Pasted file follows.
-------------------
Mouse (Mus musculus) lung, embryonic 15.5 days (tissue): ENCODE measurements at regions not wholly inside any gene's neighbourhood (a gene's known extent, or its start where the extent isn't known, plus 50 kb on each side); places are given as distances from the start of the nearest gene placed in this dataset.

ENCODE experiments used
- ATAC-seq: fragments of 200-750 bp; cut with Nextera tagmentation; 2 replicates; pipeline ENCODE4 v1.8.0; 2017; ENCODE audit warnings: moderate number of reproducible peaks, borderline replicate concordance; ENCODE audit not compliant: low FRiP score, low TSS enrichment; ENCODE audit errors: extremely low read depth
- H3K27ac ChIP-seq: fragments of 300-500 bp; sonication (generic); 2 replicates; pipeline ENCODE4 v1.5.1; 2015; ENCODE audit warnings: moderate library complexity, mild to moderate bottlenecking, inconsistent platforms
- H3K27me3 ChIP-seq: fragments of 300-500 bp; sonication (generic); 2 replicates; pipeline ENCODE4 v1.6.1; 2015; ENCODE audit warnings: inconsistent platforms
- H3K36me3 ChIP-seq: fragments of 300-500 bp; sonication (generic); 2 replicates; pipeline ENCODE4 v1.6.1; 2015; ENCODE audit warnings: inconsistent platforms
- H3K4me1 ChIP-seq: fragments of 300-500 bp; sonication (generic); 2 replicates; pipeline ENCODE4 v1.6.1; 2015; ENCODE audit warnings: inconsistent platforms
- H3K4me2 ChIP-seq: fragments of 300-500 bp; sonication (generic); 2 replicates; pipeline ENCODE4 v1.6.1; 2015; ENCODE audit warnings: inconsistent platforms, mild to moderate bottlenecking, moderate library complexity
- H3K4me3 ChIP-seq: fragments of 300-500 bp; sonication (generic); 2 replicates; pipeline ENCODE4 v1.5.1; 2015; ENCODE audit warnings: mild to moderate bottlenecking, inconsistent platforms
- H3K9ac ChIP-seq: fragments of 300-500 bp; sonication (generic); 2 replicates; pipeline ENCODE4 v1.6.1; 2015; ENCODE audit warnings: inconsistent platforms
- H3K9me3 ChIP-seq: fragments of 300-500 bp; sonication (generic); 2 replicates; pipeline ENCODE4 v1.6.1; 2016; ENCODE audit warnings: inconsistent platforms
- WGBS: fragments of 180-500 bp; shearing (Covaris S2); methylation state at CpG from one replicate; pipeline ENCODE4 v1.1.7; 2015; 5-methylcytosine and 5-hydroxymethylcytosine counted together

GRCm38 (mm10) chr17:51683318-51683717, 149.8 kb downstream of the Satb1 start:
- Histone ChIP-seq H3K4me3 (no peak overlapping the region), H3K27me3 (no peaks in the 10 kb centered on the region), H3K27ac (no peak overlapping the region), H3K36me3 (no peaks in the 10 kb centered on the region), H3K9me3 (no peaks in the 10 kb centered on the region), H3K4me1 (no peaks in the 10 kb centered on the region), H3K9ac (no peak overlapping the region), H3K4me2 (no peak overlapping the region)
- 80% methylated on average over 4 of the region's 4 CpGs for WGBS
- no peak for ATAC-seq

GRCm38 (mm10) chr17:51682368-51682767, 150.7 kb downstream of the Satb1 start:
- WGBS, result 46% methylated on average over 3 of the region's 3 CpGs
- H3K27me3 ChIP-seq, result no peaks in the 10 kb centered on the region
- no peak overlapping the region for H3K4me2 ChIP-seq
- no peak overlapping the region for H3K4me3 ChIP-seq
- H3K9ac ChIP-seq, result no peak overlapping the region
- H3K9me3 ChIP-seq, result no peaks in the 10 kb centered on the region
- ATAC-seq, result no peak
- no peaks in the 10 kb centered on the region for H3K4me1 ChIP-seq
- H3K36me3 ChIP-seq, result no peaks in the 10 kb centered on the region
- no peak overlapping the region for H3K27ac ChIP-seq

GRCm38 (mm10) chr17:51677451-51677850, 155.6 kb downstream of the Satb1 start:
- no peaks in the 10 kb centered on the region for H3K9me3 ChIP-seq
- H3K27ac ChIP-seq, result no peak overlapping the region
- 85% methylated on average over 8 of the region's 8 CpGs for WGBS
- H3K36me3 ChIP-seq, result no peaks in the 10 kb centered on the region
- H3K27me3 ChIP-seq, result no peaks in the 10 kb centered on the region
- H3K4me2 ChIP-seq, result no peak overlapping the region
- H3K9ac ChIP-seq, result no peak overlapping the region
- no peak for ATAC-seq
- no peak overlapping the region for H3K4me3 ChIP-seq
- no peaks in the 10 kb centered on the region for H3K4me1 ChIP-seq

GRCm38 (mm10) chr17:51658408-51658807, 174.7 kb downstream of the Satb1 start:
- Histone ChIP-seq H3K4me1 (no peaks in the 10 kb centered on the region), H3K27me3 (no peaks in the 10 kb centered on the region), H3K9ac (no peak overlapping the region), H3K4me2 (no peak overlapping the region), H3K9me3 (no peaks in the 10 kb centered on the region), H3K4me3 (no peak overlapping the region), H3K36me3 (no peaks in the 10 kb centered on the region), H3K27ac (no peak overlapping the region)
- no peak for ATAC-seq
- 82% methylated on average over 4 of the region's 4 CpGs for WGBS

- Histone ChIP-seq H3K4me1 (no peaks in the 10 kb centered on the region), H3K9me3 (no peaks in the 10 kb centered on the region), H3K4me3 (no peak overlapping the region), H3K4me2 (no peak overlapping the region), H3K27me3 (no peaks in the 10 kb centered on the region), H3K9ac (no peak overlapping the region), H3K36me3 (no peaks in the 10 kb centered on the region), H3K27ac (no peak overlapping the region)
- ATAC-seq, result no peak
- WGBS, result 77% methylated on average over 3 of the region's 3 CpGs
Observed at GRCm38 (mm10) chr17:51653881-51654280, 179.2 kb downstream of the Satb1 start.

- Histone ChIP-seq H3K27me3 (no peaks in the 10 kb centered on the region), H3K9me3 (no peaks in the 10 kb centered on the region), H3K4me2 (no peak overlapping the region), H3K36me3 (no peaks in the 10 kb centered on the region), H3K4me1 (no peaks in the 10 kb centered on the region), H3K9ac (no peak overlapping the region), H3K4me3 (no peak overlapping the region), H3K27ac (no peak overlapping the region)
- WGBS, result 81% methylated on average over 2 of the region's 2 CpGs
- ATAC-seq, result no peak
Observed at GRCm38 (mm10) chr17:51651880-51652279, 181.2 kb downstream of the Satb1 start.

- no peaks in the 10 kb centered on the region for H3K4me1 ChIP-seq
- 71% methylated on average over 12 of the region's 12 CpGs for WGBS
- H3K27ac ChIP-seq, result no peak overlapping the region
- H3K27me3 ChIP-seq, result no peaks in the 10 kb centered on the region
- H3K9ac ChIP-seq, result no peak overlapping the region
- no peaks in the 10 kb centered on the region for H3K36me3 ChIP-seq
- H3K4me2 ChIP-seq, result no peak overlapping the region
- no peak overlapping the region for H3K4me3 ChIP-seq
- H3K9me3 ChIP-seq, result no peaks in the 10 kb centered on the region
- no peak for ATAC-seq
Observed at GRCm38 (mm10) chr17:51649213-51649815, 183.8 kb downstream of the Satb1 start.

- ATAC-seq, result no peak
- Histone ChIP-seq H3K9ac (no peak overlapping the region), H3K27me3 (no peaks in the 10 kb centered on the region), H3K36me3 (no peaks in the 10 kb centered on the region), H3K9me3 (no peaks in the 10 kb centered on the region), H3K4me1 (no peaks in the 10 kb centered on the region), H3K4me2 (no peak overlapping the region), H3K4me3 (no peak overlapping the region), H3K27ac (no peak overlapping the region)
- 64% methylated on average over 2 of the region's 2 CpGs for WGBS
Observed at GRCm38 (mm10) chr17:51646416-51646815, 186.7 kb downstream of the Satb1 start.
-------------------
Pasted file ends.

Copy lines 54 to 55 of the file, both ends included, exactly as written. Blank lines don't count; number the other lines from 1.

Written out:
- H3K27me3 ChIP-seq, result no peaks in the 10 kb centered on the region
- H3K9ac ChIP-seq, result no peak overlapping the region